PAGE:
1/4 cup diced green bell pepper
1/4 cup cauliflower florets
1/4 cup 1-inch pieces zucchini
1/4 cup halved baby yellow squash
Pinch saffron
5 cups mushroom stock, or vegetable stock
1 cup Spanish Bomba rice
2 tablespoons green peas (if in season)
1/4 cup halved French green beans
1/4 cup 2-inch pieces asparagus
Sea salt, to taste

Directions
Heat the olive oil in a 13-inch paella pan over medium-high heat. Add the garlic and onions and sauté until soft and lightly browned, about three minutes. Add the artichokes, carrots, bell peppers, cauliflower, zucchini, and squash. Lay the vegetables flat so that they form one even layer.

Crumble the saffron into the pan and pour in the stock. Lightly season with salt, as the liquid will become more concentrated (and therefore saltier) during cooking. Increase the heat to high and bring the mixture to a boil. Let the mixture boil for two to three minutes, then add the rice and peas and stir until well-combined. Reduce the heat to medium-high, add the rest of the vegetables, and cook for four minutes. Do not stir the rice again, as this can cause it to cook unevenly.

After four minutes, reduce the heat to low and cook for another seven minutes. During the last few minutes of cooking, you should hear the crackling of the rice at the bottom of the pan. Remove the paella from the heat, cover with a clean kitchen towel, and let rest for two or three minutes.

Garnish paella with fresh thyme or rosemary, and serve.

Note: The ratio of stock to rice is very important for your rice to cook properly. If using Spanish Bomba rice, always use five cups stock for one cup of rice. If using Spanish Valencia rice, use four cups stock for one cup of rice. You can find these products at many grocery stores and also LaTienda.com, which specializes in Spanish foods.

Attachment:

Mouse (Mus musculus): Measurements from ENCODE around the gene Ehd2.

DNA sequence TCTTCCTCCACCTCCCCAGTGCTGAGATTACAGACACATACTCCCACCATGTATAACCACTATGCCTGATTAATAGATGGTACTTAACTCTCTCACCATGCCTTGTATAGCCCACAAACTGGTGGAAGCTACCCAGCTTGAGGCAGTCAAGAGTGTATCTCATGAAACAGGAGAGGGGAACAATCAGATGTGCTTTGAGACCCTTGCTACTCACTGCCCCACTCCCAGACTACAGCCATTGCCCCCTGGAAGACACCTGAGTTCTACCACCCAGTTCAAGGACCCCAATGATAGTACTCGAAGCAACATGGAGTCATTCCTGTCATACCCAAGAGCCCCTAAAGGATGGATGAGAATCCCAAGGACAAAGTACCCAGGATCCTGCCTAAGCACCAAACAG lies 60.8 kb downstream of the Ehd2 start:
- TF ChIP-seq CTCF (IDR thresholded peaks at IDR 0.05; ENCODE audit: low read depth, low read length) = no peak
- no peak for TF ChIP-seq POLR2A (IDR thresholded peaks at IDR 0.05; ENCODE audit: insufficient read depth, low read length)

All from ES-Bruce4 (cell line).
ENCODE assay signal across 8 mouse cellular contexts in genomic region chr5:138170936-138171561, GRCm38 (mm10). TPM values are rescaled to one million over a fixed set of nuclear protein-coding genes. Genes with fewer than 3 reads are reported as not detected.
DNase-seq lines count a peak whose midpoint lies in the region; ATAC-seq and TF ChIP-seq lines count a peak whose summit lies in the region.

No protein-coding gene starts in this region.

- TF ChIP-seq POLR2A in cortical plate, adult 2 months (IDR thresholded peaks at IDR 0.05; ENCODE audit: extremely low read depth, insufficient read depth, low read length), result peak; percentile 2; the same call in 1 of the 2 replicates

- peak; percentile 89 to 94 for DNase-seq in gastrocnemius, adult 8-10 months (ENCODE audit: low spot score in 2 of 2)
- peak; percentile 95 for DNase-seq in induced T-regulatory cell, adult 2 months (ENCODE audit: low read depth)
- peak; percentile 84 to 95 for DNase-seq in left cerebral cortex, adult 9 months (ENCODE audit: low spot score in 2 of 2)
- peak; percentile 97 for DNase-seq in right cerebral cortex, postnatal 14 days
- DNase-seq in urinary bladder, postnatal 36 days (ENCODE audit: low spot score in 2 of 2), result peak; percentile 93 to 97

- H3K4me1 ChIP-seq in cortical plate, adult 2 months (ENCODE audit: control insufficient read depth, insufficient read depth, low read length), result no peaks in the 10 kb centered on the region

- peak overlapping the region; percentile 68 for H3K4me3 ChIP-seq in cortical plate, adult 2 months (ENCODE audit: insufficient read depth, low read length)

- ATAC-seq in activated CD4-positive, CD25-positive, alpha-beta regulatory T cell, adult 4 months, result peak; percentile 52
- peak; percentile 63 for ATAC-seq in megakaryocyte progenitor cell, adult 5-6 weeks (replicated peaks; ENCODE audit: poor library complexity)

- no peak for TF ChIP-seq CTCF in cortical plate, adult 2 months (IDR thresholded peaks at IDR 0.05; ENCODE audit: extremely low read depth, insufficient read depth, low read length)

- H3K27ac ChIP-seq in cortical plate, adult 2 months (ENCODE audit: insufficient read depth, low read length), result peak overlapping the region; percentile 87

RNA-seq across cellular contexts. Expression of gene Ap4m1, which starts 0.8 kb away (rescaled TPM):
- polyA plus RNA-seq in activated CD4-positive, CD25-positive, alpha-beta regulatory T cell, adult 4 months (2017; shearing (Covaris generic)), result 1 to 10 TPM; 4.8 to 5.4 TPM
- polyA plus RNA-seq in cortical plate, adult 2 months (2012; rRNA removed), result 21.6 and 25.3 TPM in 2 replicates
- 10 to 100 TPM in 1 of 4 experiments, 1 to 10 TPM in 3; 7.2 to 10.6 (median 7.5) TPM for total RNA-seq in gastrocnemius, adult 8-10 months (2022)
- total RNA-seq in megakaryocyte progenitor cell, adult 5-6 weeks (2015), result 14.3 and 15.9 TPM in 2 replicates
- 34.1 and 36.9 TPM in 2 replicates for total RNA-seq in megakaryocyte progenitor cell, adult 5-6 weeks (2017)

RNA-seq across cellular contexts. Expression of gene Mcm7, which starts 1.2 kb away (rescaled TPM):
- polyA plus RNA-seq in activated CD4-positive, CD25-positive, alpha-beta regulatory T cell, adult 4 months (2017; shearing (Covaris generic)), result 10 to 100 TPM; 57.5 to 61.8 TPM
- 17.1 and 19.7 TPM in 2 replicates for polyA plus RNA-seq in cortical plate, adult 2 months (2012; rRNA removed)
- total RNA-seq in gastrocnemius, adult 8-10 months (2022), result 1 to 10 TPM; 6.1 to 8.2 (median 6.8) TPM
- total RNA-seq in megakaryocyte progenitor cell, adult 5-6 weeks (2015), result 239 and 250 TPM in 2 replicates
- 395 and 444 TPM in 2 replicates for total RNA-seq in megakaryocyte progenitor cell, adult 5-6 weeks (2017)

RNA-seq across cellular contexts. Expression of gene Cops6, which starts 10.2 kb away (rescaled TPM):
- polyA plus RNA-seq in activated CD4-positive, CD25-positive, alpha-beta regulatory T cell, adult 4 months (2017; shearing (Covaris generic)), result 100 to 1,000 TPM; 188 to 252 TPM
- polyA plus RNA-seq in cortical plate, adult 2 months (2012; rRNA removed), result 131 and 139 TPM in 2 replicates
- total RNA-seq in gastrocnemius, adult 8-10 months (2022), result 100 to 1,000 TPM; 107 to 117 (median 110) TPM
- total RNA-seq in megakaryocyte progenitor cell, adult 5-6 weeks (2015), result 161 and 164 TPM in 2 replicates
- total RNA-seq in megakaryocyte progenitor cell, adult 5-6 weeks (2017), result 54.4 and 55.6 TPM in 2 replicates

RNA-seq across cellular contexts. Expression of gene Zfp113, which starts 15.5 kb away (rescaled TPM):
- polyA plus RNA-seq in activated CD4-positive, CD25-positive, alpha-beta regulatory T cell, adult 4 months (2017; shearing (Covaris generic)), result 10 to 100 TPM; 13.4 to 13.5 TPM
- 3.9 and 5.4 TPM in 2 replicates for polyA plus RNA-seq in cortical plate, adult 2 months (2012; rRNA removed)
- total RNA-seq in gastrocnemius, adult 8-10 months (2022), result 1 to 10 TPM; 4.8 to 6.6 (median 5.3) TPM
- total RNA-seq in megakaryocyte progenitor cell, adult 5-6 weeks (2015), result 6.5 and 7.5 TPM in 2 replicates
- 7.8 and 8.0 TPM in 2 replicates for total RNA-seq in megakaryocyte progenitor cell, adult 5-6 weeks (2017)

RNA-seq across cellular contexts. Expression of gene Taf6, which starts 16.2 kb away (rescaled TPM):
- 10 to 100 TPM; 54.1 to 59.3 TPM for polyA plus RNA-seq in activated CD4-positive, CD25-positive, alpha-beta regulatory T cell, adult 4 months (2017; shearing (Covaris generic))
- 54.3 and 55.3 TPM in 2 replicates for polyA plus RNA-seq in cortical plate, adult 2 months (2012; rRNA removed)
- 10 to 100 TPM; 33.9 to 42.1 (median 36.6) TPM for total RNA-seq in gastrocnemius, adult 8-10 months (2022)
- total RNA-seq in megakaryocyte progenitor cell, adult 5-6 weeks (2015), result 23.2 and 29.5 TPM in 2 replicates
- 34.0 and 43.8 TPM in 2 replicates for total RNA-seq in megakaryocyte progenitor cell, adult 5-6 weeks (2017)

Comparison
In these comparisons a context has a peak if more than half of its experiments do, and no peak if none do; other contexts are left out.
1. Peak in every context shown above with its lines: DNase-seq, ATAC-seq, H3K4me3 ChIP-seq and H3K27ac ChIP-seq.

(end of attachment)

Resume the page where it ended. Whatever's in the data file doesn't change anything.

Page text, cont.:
Источник: https://www.therenewalproject.com/use-ugly-vegetables-to-make-this-beautiful-spanish-dish/

Meet DC’s Newest Michelin-Starred Chef, And His Secret Paella Recipe

Danny Lledó shares the flavors of his Spanish heritage every day with diners at Glover Park’s newly Michelin starred Xiquet. Here, the menu regularly features exquisite seafood, Iberian pork, and a “xocolate” bomb sure to woo any chocoholic. His tasting menu is laudable, and both this and his à la carte choices make excellent use of the restaurant’s wood-burning fire: a centerpiece of the glass-walled kitchen in clear view of guests.

But Lledó’s star dish is undoubtedly his paella. He is currently the most-awarded paella chef in the U.S., with seven honors for his iterations of the Valencian rice specialty, including six first place awards in international competitions. He was even a finalist at the prestigious Paella Valenciana de Sueca in 2018.

“My culture and my family really influenced my decision to focus on Valencian cuisine,” he explains. “Spending part of my life in Dénia, Spain, I had the opportunity to witness how food brings people together. So many of my family and friends were involved in different parts of the food industry. My uncle had a commercial fishing boat, a few of my aunts had farms, and close friends of mine had restaurants that bought fish, meats and vegetables from my family. It was a cool and unique thing to be able to see the whole process come together like that, so I knew I wanted to incorporate that special experience into my restaurant. “

Danny Lledó